On this episode of the active CEO Podcast, we get an intricate look inside the energetic life of Bridie O’Donnell, changing careers, her highs and lows as an athlete, the lessons learnt on the bike that have transferred to her role as a CEO, and the mindfulness required to claim a world record. We delve into her work as a CEO and the This Girl Can campaign, leveling the playing field for women and girls in sport and her view on leadership.
Bridie O’Donnell is driven to positively change they way we think, believe and act. Growing up in the Sunshine Coast Hinterlands of Australia, she transformed her career from improving the wellbeing and health of people as a doctor in the medical industry, to being a professional athlete racing to put food on her plate, and now as an up-and-coming leader in the sport industry.
Her medical career included being a physician at Epworth Healthcheck and Epworth Breast Service, as well as paving her way to be a medical expert on Network Ten’s “The Project”, a co-host on Everyday Health, Doctor on the AFL Injury Report, and tutor at Deakin University Medical School.
Not only is she well educated, a talented physician and an astute businesswoman, but she is also an impressive cyclist setting the UCI women’s hour record of 46.882km at sea level, 2008 Australian Road Cycle Time Trial Champion and a 3x Australian representative at the World Road Cycling Championships, she is also completed the Ironman Hawaii Ironman World Championships and is a 7x gold medallist Australian Masters Rowing Championships.
She is clearing the fields and creating new pavements as the first ever CEO for the Office For Women in Sport and Recreation at the Victorian Government. This year, she wrote a book: Life and Death: a cycling memoir.
Bridie talks about:
- The beginning phase of your life and the parents you choose, are keys to success.
- Getting the most out of your body as an athlete and the most out of your mind as a student.
- People who aren’t good at choosing active transport are very good at finding reasons not too.
- Going sub 11hrs at the Hawaii Ironman World Championships, but not being happy as she wanted to be winning and being on the podium.
- Being extensively ignored by coaches as she didn’t start rowing until she was 26.
- Going from 0 to winning the Australian Time Trial Champs in 1 year.
- Being coached by Donna Razer Lynskey.
- A lot of athletes overtrain, they do too much, think more is better, or they don’t train specifically enough.
- Riding in support of Commonwealth Games Gold medalist Chloe Hosking.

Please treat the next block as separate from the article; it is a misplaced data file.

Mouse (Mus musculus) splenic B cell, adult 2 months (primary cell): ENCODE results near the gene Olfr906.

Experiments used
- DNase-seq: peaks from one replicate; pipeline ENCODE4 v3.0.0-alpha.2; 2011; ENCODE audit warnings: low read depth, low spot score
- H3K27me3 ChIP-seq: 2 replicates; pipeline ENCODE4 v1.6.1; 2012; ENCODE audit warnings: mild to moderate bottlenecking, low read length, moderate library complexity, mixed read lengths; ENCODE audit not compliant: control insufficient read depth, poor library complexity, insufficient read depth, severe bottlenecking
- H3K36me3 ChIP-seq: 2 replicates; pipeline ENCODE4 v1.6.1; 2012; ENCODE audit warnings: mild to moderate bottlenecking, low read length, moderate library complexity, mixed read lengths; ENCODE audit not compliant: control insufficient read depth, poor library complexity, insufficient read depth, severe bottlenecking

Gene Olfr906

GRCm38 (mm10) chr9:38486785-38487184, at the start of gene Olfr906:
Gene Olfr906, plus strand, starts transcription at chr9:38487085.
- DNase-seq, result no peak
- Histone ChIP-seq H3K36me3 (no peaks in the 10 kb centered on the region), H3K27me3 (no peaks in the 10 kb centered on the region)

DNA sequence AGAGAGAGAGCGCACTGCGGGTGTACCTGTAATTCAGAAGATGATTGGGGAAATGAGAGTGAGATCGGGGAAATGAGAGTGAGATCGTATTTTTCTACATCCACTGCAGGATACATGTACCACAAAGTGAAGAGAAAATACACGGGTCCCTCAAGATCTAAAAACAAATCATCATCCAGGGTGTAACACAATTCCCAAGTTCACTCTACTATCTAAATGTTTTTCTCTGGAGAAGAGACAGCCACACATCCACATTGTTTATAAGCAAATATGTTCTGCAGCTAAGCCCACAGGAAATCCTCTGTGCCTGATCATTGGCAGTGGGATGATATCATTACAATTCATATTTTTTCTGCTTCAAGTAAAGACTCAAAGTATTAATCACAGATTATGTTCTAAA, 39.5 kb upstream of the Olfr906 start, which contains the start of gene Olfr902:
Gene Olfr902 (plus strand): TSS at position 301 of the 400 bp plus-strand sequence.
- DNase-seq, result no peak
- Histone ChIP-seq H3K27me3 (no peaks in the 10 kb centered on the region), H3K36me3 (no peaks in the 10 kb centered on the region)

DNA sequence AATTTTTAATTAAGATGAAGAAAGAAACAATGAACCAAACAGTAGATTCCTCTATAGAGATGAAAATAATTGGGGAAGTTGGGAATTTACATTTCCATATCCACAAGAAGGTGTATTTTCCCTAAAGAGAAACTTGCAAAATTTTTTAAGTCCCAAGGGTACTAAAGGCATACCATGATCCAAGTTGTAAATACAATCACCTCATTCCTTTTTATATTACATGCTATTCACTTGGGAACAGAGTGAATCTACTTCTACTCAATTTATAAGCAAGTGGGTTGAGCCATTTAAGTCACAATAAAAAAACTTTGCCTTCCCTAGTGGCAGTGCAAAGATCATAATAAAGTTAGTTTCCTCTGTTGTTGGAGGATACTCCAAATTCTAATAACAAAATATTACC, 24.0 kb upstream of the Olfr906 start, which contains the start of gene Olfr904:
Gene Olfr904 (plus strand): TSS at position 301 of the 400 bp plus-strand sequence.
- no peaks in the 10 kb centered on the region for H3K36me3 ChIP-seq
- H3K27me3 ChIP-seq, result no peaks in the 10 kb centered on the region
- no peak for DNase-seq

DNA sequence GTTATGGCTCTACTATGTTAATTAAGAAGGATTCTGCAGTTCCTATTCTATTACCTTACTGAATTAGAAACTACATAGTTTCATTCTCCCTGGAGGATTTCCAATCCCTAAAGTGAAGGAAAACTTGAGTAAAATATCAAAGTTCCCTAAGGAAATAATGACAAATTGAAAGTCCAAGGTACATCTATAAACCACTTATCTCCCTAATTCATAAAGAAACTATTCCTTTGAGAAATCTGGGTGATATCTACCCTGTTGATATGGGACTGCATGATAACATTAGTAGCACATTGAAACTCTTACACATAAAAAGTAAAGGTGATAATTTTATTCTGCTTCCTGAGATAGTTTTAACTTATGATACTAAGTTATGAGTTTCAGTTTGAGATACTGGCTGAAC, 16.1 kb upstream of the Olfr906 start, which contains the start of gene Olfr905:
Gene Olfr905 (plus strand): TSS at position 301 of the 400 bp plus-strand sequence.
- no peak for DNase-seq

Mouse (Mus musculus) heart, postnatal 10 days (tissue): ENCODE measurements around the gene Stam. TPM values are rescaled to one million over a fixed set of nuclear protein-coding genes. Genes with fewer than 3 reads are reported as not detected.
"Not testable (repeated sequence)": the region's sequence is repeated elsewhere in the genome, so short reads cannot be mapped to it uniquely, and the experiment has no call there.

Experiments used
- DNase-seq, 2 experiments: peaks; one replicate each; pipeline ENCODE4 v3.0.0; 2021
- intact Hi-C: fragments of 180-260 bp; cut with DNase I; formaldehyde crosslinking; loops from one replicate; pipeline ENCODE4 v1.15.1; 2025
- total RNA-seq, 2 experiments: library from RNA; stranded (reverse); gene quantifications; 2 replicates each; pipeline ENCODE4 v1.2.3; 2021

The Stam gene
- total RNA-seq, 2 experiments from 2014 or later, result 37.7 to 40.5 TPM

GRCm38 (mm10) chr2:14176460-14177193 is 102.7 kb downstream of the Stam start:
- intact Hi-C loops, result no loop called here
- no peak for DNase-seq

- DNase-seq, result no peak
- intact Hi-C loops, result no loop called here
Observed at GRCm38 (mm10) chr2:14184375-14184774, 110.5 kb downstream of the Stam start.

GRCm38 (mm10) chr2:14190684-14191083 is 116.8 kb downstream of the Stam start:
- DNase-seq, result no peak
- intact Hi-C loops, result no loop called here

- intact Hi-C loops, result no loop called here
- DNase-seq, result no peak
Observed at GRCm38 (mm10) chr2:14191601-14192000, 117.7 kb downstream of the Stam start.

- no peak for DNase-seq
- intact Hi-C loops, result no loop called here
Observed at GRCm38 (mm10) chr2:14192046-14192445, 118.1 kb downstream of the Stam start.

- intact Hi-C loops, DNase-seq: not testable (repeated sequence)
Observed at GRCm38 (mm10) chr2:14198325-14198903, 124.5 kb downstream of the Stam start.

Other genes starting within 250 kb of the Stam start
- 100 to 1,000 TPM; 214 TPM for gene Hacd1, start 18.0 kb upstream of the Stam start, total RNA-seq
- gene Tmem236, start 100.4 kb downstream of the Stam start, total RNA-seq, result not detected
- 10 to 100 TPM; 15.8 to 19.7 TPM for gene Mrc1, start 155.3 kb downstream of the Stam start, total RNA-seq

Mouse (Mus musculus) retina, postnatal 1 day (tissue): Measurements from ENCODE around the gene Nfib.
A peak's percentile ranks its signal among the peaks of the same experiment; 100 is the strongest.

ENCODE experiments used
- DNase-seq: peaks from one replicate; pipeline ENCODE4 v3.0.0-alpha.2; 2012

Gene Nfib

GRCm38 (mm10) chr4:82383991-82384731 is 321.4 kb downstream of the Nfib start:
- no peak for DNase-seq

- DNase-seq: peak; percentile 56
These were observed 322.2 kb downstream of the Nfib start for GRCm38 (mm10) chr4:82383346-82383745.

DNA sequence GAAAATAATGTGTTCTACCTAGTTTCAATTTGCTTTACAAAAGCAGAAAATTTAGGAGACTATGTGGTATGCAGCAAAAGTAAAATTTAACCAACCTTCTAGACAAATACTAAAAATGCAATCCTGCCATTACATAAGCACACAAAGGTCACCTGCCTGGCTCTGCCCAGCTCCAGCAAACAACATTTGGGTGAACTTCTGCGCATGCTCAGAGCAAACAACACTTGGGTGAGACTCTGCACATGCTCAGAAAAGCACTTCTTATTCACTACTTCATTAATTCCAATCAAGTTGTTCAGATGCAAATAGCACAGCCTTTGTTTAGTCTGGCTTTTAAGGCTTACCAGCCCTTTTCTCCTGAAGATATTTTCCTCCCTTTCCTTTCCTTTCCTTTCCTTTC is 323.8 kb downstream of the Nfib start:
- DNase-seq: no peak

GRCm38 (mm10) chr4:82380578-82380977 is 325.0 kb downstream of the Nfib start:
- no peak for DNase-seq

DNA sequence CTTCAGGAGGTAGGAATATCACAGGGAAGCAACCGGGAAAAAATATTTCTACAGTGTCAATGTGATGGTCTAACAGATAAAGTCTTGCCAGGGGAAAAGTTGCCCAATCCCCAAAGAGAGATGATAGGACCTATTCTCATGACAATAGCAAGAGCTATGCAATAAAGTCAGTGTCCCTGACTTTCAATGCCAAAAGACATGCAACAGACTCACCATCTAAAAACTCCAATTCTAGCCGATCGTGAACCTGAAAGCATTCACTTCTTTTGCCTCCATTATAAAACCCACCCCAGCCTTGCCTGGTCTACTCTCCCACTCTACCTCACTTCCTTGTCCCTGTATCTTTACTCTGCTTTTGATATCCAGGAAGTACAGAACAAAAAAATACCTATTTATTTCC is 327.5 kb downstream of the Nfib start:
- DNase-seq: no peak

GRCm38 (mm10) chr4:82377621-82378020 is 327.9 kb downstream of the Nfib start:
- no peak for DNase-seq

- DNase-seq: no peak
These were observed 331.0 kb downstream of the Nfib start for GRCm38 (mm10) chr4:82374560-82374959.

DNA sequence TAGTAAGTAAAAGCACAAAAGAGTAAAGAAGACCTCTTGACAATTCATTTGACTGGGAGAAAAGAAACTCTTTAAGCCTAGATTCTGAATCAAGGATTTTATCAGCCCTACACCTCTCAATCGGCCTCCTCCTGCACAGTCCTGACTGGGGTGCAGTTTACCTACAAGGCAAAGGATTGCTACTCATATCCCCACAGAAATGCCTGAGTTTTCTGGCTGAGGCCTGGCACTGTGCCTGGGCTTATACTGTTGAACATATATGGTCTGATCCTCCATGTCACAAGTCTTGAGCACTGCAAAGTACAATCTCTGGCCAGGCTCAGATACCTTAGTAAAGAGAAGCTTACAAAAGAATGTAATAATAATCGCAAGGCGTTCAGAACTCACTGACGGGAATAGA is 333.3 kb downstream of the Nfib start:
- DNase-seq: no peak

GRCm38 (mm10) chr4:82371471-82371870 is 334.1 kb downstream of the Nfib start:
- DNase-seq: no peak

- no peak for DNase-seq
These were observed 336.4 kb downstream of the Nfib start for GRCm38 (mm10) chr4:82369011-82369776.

- The mind games and staying focused for nearly 200 laps when she claimed the world hour cycle record.
- The challenges during her first year as a CEO.
- Decline in female sport participation and the lack of female leaders.
- People keep doing the same thing and expecting a different result.
- Life & Death – A Cycling Memoir, her recently released book.
- Being CEO at the Office for Women in Sport & Recreation
- Her job being in equal parts a privilege, thrilling & completely terrifying
- Going surfing for the first time last week.
- “Why wouldn’t you do that?”
Active CEO Wellness Tip
3 C’s to Success –At least once in a CEO’s career they will have a goal to lose weight. It can be a real challenge to maintain a healthy weight if you are constantly travelling, having dinner meetings, socialising with your clients, working long hours, sitting at a desk and under high levels of stress. To break the model you need COMMITMENT, CONSISTENCY and CONTROL. Commitment to healthy lifestyle is about 80% mental and without mental strength and commitment your life change is unlikely to last. Any type of success requires consistency over a long period of time, even when you feel tired, frustrated and cranky. You need the self-control to say no to a beer, calorie-filled deserts, a second take at the buffet and the burger bar. Control the forces in your life to ensure you have time to sleep, rest, exercise and enjoy the basic human rights of eating, resting and exercising.
“As a road cyclist, when you race, you very rarely win, so you have to start to manage your disappointment or your failure by determining what impact you might be able to have through your performance.” Life on the bike with Bridie O’Donnell on the active CEO Podcast.
“Where you see dysfunction is where the leader does not acknowledge it, assign roles properly, where people don’t commit and aren’t accountable, or where there is undermining and people are desperately thinking of themselves over the wellbeing of the team.” Talking about dysfunctional teams with Bridie O’Donnell on the active CEO Podcast.
“People want leaders to be authentic these days, people who have lived experiences that can be flawed and difficult. No one wants to be lead by a person who behaves as though they have never had hardship and doesn’t feel challenges.” Bridie O’Donnell speaking on Leadership in 2019 on the active CEO Podcast.
Resources Mentioned in this show:
Bridie O’Donnell LinkedIn
Bridie O’Donnell Website www.bridie.com.au
Bridie O’Donnell Instagram
Bridie O’Donnell Wikipedia
This Girl Can www.thisgirlcan.com.au
Craig Johns LinkedIn
Ben Gathercole LinkedIn
Ben Gathercole Performance Coaching www.bengathercole.com.au